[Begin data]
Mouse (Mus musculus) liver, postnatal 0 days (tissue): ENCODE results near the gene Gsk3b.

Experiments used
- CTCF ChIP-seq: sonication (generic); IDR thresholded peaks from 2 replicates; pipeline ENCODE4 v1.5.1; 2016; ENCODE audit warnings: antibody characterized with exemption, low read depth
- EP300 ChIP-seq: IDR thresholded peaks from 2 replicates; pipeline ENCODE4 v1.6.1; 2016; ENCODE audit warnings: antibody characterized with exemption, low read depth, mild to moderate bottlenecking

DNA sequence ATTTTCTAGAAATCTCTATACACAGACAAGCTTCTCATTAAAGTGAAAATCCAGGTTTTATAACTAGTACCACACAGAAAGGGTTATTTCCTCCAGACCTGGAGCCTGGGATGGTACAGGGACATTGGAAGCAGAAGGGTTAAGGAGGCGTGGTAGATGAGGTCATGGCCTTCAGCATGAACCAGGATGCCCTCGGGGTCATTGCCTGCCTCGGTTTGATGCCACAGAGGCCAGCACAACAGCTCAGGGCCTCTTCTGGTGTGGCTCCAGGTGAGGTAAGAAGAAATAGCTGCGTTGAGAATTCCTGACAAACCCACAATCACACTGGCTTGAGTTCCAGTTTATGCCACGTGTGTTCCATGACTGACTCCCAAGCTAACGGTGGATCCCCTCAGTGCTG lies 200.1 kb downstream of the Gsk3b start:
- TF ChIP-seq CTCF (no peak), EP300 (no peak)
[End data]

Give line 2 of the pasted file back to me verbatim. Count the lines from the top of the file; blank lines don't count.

Experiments used